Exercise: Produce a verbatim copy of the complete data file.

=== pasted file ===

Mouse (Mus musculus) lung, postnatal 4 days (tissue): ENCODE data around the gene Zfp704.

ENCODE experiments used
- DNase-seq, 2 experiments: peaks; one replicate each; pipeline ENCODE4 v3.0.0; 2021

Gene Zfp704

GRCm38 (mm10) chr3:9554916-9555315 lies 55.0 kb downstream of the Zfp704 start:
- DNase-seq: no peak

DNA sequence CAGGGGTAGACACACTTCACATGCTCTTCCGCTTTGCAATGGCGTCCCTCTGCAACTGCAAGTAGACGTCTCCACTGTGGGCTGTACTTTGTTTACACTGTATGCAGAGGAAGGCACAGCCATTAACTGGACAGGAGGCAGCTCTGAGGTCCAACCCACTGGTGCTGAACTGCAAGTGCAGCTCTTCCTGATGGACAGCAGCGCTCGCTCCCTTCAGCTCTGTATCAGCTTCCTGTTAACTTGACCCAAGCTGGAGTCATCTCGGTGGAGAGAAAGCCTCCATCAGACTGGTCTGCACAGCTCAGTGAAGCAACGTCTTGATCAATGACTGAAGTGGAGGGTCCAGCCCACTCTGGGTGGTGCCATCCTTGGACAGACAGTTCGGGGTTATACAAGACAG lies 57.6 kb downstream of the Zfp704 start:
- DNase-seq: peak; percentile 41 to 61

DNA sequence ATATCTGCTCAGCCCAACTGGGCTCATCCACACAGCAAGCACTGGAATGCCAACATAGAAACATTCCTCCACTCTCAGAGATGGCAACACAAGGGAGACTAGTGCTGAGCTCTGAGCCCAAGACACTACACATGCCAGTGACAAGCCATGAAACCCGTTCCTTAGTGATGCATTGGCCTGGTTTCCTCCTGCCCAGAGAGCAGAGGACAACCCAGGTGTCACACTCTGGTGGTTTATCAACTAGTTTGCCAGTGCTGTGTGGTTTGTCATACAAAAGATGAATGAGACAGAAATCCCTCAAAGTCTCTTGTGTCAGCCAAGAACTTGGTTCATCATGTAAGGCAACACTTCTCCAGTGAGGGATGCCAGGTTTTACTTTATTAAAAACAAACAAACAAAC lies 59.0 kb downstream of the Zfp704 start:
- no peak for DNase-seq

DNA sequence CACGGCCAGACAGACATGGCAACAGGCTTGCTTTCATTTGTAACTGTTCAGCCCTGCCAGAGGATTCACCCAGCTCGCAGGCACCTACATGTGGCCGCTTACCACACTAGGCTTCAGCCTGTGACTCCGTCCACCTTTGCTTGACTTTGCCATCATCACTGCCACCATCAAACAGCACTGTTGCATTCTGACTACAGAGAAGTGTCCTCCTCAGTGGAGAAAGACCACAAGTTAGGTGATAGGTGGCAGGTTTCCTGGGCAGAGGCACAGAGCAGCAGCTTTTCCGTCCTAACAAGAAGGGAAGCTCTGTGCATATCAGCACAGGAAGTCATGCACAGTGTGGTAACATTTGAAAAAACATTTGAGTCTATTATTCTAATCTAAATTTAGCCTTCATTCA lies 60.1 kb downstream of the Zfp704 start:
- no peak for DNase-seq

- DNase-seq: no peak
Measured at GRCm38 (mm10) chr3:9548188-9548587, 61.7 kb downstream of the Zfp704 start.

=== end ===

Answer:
Mouse (Mus musculus) lung, postnatal 4 days (tissue): ENCODE data around the gene Zfp704.

ENCODE experiments used
- DNase-seq, 2 experiments: peaks; one replicate each; pipeline ENCODE4 v3.0.0; 2021

Gene Zfp704

GRCm38 (mm10) chr3:9554916-9555315 lies 55.0 kb downstream of the Zfp704 start:
- DNase-seq: no peak

DNA sequence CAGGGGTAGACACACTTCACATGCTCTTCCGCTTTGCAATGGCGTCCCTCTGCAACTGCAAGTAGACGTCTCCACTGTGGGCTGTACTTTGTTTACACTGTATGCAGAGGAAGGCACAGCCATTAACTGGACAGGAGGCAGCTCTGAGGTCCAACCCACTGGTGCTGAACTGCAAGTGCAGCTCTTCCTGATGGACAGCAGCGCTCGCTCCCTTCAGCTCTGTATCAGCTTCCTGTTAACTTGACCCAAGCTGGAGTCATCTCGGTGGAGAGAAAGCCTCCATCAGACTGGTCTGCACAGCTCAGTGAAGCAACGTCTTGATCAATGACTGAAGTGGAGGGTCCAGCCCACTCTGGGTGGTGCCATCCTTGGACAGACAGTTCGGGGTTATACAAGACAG lies 57.6 kb downstream of the Zfp704 start:
- DNase-seq: peak; percentile 41 to 61

DNA sequence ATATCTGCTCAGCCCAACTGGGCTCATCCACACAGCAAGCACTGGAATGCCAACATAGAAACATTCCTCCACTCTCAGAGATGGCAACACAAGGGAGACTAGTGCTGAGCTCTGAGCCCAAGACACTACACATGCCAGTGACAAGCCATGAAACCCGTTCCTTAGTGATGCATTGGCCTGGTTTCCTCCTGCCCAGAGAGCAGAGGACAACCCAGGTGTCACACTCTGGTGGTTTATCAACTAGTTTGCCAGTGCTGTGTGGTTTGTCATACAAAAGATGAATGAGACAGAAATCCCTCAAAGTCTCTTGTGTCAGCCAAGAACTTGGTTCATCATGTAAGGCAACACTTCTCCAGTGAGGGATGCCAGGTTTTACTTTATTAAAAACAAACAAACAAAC lies 59.0 kb downstream of the Zfp704 start:
- no peak for DNase-seq

DNA sequence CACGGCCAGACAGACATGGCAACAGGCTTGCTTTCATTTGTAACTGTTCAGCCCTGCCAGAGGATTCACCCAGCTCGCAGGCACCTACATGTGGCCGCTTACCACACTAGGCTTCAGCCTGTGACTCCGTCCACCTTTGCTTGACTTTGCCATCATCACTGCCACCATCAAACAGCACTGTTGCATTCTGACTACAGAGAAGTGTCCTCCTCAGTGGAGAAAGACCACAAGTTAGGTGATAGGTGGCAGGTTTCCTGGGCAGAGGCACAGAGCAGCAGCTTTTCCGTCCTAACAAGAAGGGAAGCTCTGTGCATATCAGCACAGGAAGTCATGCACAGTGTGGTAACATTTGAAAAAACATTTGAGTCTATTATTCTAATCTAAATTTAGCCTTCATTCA lies 60.1 kb downstream of the Zfp704 start:
- no peak for DNase-seq

- DNase-seq: no peak
Measured at GRCm38 (mm10) chr3:9548188-9548587, 61.7 kb downstream of the Zfp704 start.